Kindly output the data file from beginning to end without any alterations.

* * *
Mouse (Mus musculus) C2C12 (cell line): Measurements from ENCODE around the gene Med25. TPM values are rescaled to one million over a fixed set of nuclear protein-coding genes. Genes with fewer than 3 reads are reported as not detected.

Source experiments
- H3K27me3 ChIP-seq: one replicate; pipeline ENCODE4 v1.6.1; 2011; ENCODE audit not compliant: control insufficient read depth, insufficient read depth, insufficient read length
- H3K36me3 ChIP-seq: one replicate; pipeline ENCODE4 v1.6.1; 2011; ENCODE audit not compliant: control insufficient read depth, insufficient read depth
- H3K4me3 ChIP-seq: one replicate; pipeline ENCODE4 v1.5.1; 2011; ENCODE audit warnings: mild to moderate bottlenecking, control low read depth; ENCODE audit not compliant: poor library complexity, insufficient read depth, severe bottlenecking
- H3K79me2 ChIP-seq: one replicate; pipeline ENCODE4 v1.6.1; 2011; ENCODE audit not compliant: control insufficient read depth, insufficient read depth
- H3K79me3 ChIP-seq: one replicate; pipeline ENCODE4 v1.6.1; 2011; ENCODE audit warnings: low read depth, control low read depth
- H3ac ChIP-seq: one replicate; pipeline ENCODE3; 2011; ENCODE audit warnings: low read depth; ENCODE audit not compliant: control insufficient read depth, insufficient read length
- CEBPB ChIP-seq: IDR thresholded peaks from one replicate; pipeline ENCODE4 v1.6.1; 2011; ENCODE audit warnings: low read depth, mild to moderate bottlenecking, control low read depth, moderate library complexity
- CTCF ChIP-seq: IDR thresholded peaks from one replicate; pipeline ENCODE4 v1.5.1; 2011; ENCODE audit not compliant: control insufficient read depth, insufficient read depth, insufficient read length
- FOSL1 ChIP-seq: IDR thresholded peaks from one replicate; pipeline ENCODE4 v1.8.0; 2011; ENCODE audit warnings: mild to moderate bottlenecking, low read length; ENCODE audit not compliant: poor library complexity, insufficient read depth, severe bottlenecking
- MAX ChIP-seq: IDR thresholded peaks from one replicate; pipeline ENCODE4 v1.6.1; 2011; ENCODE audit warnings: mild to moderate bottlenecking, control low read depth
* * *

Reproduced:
Mouse (Mus musculus) C2C12 (cell line): Measurements from ENCODE around the gene Med25. TPM values are rescaled to one million over a fixed set of nuclear protein-coding genes. Genes with fewer than 3 reads are reported as not detected.

Source experiments
- H3K27me3 ChIP-seq: one replicate; pipeline ENCODE4 v1.6.1; 2011; ENCODE audit not compliant: control insufficient read depth, insufficient read depth, insufficient read length
- H3K36me3 ChIP-seq: one replicate; pipeline ENCODE4 v1.6.1; 2011; ENCODE audit not compliant: control insufficient read depth, insufficient read depth
- H3K4me3 ChIP-seq: one replicate; pipeline ENCODE4 v1.5.1; 2011; ENCODE audit warnings: mild to moderate bottlenecking, control low read depth; ENCODE audit not compliant: poor library complexity, insufficient read depth, severe bottlenecking
- H3K79me2 ChIP-seq: one replicate; pipeline ENCODE4 v1.6.1; 2011; ENCODE audit not compliant: control insufficient read depth, insufficient read depth
- H3K79me3 ChIP-seq: one replicate; pipeline ENCODE4 v1.6.1; 2011; ENCODE audit warnings: low read depth, control low read depth
- H3ac ChIP-seq: one replicate; pipeline ENCODE3; 2011; ENCODE audit warnings: low read depth; ENCODE audit not compliant: control insufficient read depth, insufficient read length
- CEBPB ChIP-seq: IDR thresholded peaks from one replicate; pipeline ENCODE4 v1.6.1; 2011; ENCODE audit warnings: low read depth, mild to moderate bottlenecking, control low read depth, moderate library complexity
- CTCF ChIP-seq: IDR thresholded peaks from one replicate; pipeline ENCODE4 v1.5.1; 2011; ENCODE audit not compliant: control insufficient read depth, insufficient read depth, insufficient read length
- FOSL1 ChIP-seq: IDR thresholded peaks from one replicate; pipeline ENCODE4 v1.8.0; 2011; ENCODE audit warnings: mild to moderate bottlenecking, low read length; ENCODE audit not compliant: poor library complexity, insufficient read depth, severe bottlenecking
- MAX ChIP-seq: IDR thresholded peaks from one replicate; pipeline ENCODE4 v1.6.1; 2011; ENCODE audit warnings: mild to moderate bottlenecking, control low read depth